Domain validation (DV) TLS certificates are the easiest to acquire. A certificate authority just needs to verify that the domain is registered and an administrator is aware of and approves of the certificate request. They’re often inexpensive to acquire, and sometimes they can even be acquired for free through certificate authorities like Let's Encrypt. It’s good that domain validation certificates and free or cheap certificate authorities exist because often legitimate entities need proper HTTPS websites, but they have little money or limited resources. For example, it’s best that the website for your town’s food bank has an encrypted website. Unfortunately, the food bank’s revenue is very low and as much of their money as possible should be spent on buying food for the people in your town who need the help. Web browsers like Chrome or Firefox will tell users that their website isn’t safe if it’s delivered through plaintext HTTP! So cheap and easy TLS certificates can be a social good.
Unfortunately, I suspect that the existence of DV TLS certificates can also be exploited by cyber attackers. It would be worthwhile to examine how many HTTPS phishing websites have DV TLS certificates.
My other theory is that the TLS certificates for HTTPS phishing websites could also often by acquired illegitimately by stealing machine identities from legitimate entities. There are many possible cyber attacks that can be used to steal a TLS certificate. Often when certificates are tied to domains and the domain is acquired by a different entity, certificates can be incorrectly acquired that way. There’s also man-in-the-middle attacks and the like for acquiring certificates maliciously.
My hunch tells me that the certificates for HTTPS phishing sites are a combination of easily acquired DV certificates, and certificates acquired maliciously through cyber attack.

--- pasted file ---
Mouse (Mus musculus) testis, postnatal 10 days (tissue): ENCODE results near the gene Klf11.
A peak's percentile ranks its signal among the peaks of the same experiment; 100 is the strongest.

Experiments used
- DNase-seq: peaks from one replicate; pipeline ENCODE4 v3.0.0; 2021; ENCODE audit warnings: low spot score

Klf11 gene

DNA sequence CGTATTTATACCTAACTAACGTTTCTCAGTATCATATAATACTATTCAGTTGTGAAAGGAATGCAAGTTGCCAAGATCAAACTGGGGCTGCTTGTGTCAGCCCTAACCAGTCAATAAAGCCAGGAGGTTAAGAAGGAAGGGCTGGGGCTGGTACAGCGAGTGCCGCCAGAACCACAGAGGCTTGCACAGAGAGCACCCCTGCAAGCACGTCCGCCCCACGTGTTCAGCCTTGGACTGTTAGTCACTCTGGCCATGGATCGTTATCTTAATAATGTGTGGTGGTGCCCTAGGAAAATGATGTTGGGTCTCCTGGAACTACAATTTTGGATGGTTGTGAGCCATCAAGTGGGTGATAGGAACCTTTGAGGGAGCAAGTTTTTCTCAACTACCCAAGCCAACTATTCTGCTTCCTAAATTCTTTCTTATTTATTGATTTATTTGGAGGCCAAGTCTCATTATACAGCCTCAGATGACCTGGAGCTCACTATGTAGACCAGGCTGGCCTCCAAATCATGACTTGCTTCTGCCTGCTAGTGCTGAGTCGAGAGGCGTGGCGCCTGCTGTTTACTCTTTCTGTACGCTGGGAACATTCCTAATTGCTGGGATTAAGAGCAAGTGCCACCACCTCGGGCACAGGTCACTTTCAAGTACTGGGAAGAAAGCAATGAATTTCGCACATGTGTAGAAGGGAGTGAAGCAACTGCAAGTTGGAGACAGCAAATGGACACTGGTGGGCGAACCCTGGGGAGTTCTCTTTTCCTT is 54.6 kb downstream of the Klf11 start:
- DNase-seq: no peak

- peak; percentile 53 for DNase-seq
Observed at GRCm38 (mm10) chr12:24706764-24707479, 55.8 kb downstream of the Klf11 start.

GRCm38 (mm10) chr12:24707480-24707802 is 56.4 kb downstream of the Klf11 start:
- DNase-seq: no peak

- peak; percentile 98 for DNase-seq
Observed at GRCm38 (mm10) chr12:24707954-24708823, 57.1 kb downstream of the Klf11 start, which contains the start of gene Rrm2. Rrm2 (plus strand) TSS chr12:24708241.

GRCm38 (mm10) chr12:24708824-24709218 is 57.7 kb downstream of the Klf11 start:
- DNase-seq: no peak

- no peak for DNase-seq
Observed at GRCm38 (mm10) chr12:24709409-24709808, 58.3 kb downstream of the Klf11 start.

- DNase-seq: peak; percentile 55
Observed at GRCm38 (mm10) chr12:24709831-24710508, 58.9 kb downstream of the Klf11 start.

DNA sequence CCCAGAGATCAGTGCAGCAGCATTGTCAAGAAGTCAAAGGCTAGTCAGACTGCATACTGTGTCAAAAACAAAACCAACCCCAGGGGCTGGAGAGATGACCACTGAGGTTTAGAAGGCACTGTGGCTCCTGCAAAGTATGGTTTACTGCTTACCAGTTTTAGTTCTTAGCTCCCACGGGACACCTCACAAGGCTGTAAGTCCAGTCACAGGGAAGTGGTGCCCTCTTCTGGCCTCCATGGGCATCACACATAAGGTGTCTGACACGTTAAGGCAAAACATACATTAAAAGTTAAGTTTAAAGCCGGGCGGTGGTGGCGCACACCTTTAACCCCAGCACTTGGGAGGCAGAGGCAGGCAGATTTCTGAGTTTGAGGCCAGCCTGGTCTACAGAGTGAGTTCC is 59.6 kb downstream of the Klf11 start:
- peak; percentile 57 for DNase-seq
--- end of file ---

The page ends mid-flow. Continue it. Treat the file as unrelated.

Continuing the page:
HTTPS phishing sites often will spoof a legitimate domain name by using a Punycode attack. Punycode characters look like the ordinary Latin alphabet but use lookalike characters from different character sets in Unicode. For example, “gⱷⱷgle.com” looks like “google.com” until you examine the characters very closely.
Ultimately the best way for users to assure that they are using a company’s real website is to type the site’s proper URL into their address bar. That’s how I try to avoid phishing websites. I will never click on a hyperlink sent to me in an email, I will enter the company website’s real domain name into my address bar instead.
But I also have another concern about a vulnerability which could be exploited by cyber attackers to make effective phishing websites which spoof legitimate websites. In Google Chrome 71, developers will be testing functionality for Signed HTTP Exchanges. What are Signed HTTP Exchanges? According to the Google Developers’ blog:
“Signed HTTP Exchange (or ‘SXG’) is a subset of the emerging technology called Web Packages, which enables publishers to safely make their content portable, i.e. available for redistribution by other parties, while still keeping the content’s integrity and attribution. Portable content has many benefits, from enabling faster content delivery to facilitating content sharing between users, and simpler offline experiences.
So, how do Signed HTTP Exchanges work? This technology allows a publisher to sign a single HTTP exchange (i.e., a request/response pair), in the way that the signed exchange can be served from any caching server. When the browser loads this Signed Exchange, it can safely show the publisher’s URL in the address bar because the signature in the exchange is sufficient proof that the content originally came from the publisher’s origin.”
Those signatures may also be a machine identity that a cyber attacker can hijack for themselves! If cyber attackers can maliciously acquire TLS certificates, signatures for Signed HTTP Exchanges could be maliciously acquired as well. Chrome could be one of the first web browser platforms to support SXG, and SXG cyber attacks for spoofing legitimate web content are inevitable in the near future. Time may tell whether I’m correct about that. But it’s not something that I would like to be correct about.
Web users should be educated about these new ways to spoof real web entities for the purpose of phishing attacks.